The Great Cloud (1)
Degé Kangyur, vol. 64 (mdo sde, wa), folios 113.a–214.b
Translated by the Mahamegha Translation Team
under the patronage and supervision of 84000: Translating the Words of the Buddha
The Great Cloud features a long dialogue between the Buddha Śākyamuni and a bodhisattva named Great Cloud Essence, who are periodically joined by various additional interlocutors from the vast audience of human and divine beings who have assembled to hear the Buddha’s teaching. The topics of their conversation are diverse and wide-ranging, but a central theme is the vast conduct of bodhisattvas, which is illustrated through the enumeration of the various meditative states and liberative techniques that bodhisattvas must master in order to minister to all sentient beings. This is followed by a conversation with the brahmin Kauṇḍinya concerning the Buddha’s cousin Devadatta, who is revealed to be a bodhisattva displaying the highest level of skillful means. Kauṇḍinya then inquires about the possibility of obtaining a relic from the Buddha, and another member of the audience responds with an explanation of how truly rare it is for a buddha relic to appear within the world. Finally, the discourse ends with the Buddha delivering a series of detailed prophecies describing the principal interlocutor’s future attainment of buddhahood, and he further explains the benefits and powers that can be obtained through the practice of this sūtra itself.
This translation was produced by Joshua Capitanio for the Mahamegha Translation Team. The translator is grateful to Christopher Jones (University of Cambridge) and Susan Roach for offering several helpful suggestions.
The translation was completed under the patronage and supervision of 84000: Translating the Words of the Buddha.
The translation of this text has been made possible through the generous sponsorship of an anonymous donor, who would like to dedicate it in memory of Lin, Zai-He and Lin Lee, Wan-Zhi.
The Bhagavān replied, “There is the Dharma gateway called reverently engaging in the ten extensive essences. There is the Dharma gateway called guarded by space. There is the Dharma gateway called entering the profound, auspicious time. There is the Dharma gateway called delighting in the subtle. There is the Dharma gateway called oceanic immovability. There is the Dharma gateway called radiant light of gnosis. There is the Dharma gateway called engaging in the natural purity of speech. There is the Dharma gateway called engaging in the stainlessness of incinerating the firewood of the afflictions. There is the Dharma gateway called engaging in steadfast intelligence. And there is the Dharma gateway called stainless intelligence. These ten are the Dharma gateways called aspects of bringing about the attainment of stable, profound gnosis.” [F.161.b]
This concludes the eighth chapter, on the topic of bringing about the attainment of stable, profound gnosis.
sprin chen po’i mdo (Mahāmeghasūtra). Toh 232, Degé Kangyur vol. 64 (mdo sde, wa), folios 113.a–214.b.
dri med grags pa’i bstan (Vimalakīrtinirdeśa). Toh 176, Degé Kangyur vol. 60 (mdo sde, ma), folios 175.a–239.a. English translation in Thurman 2017.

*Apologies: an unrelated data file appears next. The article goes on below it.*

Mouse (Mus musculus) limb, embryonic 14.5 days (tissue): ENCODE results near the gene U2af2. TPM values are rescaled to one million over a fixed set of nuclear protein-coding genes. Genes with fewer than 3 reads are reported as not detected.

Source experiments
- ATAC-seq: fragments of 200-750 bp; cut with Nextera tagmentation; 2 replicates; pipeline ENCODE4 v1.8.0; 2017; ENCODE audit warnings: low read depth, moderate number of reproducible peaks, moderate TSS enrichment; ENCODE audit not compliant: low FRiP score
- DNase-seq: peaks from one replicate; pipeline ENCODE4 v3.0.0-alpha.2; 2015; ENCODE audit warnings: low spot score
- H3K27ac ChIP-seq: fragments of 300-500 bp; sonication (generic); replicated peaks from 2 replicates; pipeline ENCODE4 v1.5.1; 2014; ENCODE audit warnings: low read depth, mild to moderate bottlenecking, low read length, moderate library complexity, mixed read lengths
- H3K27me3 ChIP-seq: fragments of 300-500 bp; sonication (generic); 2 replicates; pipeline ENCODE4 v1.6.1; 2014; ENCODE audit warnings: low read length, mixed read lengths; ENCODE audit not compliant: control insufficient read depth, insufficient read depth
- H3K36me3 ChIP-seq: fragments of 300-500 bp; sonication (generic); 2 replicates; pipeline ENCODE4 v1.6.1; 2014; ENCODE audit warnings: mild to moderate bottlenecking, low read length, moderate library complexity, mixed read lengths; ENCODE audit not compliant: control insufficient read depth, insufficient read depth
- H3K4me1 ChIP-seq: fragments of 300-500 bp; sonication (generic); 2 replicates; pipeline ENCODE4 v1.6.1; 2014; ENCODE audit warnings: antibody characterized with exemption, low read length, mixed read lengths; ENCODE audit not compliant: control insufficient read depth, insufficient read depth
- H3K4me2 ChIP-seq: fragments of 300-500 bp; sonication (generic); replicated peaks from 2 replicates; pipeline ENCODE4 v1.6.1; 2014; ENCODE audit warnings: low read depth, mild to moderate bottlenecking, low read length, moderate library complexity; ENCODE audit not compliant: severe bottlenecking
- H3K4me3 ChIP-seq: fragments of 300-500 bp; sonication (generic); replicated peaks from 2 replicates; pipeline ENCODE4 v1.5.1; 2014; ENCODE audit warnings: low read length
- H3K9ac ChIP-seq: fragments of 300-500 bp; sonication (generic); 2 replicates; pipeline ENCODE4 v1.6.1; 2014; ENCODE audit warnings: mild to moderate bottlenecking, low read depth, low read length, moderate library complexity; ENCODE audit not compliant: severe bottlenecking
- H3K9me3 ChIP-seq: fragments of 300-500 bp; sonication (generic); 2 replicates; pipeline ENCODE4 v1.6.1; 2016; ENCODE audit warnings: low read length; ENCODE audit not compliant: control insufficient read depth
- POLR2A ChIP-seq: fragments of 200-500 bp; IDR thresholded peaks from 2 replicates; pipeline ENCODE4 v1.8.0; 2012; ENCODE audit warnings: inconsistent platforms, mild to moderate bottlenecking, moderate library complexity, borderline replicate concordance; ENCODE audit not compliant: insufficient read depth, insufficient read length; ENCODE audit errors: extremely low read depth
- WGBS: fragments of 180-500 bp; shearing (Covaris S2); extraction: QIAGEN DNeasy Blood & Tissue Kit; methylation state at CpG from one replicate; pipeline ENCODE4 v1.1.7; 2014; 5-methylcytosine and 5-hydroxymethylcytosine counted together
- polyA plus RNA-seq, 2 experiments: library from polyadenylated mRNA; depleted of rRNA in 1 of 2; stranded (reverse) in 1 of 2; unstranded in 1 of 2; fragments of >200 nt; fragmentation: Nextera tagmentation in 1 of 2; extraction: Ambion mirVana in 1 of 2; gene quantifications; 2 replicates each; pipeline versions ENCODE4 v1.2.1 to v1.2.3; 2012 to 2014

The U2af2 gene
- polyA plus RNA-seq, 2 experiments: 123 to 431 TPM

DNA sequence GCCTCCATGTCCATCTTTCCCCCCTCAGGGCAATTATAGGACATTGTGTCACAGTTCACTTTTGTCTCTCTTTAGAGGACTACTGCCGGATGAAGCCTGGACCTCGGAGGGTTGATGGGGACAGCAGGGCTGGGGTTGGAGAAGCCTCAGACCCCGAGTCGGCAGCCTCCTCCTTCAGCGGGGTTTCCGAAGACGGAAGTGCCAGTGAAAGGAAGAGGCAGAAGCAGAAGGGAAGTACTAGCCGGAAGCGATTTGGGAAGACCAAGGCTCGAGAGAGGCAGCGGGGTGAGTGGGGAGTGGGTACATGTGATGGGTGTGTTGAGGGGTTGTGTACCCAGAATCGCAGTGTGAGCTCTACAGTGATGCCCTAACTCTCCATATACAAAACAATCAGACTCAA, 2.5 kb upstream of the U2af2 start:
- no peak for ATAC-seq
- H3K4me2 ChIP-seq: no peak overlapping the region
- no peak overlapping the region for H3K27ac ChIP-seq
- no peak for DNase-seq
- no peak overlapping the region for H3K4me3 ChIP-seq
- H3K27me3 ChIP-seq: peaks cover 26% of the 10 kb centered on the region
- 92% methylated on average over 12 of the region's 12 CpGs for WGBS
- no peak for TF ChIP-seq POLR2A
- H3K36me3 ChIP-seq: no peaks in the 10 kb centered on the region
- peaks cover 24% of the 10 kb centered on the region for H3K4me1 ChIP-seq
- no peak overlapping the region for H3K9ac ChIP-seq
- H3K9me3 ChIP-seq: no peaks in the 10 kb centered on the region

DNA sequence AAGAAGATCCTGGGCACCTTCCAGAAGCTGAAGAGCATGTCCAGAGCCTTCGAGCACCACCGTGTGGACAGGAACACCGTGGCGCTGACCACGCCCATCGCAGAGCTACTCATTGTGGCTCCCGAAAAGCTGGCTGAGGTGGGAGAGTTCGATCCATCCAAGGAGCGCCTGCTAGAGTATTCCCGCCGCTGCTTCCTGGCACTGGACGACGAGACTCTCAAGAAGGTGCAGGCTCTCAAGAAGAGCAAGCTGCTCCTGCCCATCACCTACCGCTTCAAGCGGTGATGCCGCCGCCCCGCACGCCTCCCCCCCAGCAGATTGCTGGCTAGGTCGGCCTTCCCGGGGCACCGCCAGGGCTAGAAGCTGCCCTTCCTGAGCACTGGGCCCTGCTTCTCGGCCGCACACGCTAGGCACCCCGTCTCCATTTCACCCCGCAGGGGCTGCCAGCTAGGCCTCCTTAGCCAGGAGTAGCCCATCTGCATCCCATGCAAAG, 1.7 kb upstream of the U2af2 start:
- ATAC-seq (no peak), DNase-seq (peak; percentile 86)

yongs su mya ngan las ’das pa chen po (Mahāparinirvāṇa). Toh 120, Degé Kangyur vol. 54 (mdo sde, tha), folios 1.b–151.b.
gser ’od dam pa mdo sde’i dbang po’i rgyal po (Suvarṇaprabhāsottamasūtrendrarāja). Toh 556, Degé Kangyur vol. 89 (rgyud, pa), folios 151.b–273.a; Toh 557, vol. 90 (rgyud, pha), folios 1.b–62.a.
Denkarma (pho brang stod thang ldan[/lhan] dkar gyi chos ’gyur ro cog gi dkar chag). Toh 4364, Degé Tengyur vol. 206 (sna tshogs, jo), folios 294.b–310.a.
Phangthangma (dkar chag ’phang thang ma). Beijing: mi rigs dpe skrun khang, 2003.
Anesaki, Masaharu. “Docetism (Buddhist),” in Hastings, J. (ed.) Encyclopaedia of Religion and Ethics, pp. 835–840. (Available on Internet Archive). Edinburgh: Clark, 1911.
Brunnhölzl, Karl. When the Clouds Part: The Uttaratantra and its Meditative Tradition as a Bridge Between Sūtra and Tantra. Hamburg: Hamburg University Press, 2015.
Forte, Antonino. Political Propaganda and Ideology in China at the End of the Seventh Century: Inquiry into the Nature, Authors, and Function of the Tunhuang Document S. 6502 Followed by an Annotated Translation. Naples: Instituto Universitario Orientale, Seminario di Studi Asiatici, 1976.
Radich, Michael (2015). The Mahāparinirvāṇa-mahāsūtra and the Emergence of Tathāgatagarbha Doctrine. Hamburg Buddhist Studies 5. Hamburg: Hamburg University Press, 2015.
Seyfort-Ruegg, David. “Docetism in Mahāyāna Sūtras,” in The symbiosis of Buddhism with Brahmanism/Hinduism in South Asia and of Buddhism with “local cults” in Tibet and the Himalayan region, pp. 31–34. Vienna: Austrian Academy of Sciences Press, 2008.
———(2017). “Problems of Attribution, Style, and Dating Relating to the ‘Great Cloud Sutras’ in the Chinese Buddhist Canon (T 387, T 388/S. 6916).” In Buddhist Transformations and Interactions: Essays in Honor of Antonino Forte, edited by Victor H. Mair, 235–89. Amherst, NY: Cambria Press, 2017.
Suzuki Takayasu. “The Mahāmeghasūtra as an Origin of an Interpolated Part of the Present Suvarṇaprabhāsa.” Journal of Indian and Buddhist Studies 45, no. 1 (1996): 28–30.
Thurman, Robert A. F., trans. The Teaching of Vimalakīrti (Vimalakīrtinirdeśa, Toh 176). 84000: Translating the Words of the Buddha, 2017.
Yoshimura Shuki. The Denkar-ma: An Oldest Catalogue of the Tibetan Buddhist Canons. Kyoto: Ryukoku University, 1950.